Date of Award

1-1-2009

Document Type

Dissertation

Degree Name

Ph.D.

Department

Counseling Psychology

First Advisor

Jesse N. Valdez

Keywords

Discrimination, Mexican American, Self-Stigma, Stigma

Abstract

The stigma of mental health problems between Mexican Americans and White non-Hispanic European Americans was investigated and measured by attitudes toward seeking help and the amount of social distance desired from individuals with mental health problems. The stigma of mental health has been identified as a barrier to accessing mental health services among Mexican Americans and men in general. Men from both groups access mental health services at a significantly lower rate than women from both groups. This study contributed to research and practice by examining the possible differences in the level of stigma toward mental health problems between Mexican Americans and White non-Hispanic European Americans. This study also explored the relationship between Mexican Americans' acculturation level as well as selected demographic variables and the stigma of mental health problems. There were no significant ethnic or gender differences in the level of stigma toward mental health between the two groups. However, there was a significant gender difference within the White non-Hispanic European American group. Results also indicated that there was no significant relationship between Mexican Americans' acculturation level and the amount of stigma toward mental health. However, there was a significant positive correlation between Mexican Americans' age and the amount of social distance desired from individuals with mental health problems.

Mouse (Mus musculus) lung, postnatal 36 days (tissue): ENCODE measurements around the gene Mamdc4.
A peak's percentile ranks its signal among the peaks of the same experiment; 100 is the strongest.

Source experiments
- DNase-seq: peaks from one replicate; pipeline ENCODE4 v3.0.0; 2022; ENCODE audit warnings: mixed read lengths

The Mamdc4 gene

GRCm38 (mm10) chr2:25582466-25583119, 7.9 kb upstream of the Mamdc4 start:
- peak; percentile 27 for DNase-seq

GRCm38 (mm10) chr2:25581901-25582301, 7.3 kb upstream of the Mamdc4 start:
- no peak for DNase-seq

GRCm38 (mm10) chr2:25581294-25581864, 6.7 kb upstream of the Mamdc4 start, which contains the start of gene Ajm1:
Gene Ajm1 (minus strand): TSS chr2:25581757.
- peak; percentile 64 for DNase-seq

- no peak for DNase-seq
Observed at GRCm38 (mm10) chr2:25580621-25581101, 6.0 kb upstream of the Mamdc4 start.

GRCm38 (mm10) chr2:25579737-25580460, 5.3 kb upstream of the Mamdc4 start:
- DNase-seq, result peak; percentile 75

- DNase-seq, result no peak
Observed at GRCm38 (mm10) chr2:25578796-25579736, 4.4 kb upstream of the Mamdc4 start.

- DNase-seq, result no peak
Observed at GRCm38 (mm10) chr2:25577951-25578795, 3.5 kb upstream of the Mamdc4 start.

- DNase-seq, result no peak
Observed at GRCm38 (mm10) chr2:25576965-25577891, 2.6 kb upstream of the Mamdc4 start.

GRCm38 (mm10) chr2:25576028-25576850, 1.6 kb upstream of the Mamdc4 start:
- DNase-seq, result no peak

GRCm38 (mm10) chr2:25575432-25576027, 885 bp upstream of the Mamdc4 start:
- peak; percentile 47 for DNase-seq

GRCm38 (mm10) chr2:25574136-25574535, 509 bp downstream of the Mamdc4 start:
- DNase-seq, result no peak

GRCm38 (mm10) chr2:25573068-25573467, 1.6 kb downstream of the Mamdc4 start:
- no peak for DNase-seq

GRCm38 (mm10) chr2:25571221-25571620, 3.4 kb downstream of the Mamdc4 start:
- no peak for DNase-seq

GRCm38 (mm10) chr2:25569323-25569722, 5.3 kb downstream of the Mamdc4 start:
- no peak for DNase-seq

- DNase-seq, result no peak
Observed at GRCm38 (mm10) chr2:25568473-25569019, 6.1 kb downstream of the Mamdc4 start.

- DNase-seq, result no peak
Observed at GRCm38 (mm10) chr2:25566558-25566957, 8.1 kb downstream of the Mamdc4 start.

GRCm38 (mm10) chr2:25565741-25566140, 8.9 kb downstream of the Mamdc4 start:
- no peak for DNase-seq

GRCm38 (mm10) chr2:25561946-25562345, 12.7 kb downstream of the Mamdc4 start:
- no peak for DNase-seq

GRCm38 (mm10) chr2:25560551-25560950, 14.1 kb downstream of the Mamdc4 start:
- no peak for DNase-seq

Provenance

Recieved from ProQuest

Rights holder

Jeff D. Wright

File size

125 p.

File format

application/pdf

Language

en

Discipline

Mental health, Clinical psychology, School counseling

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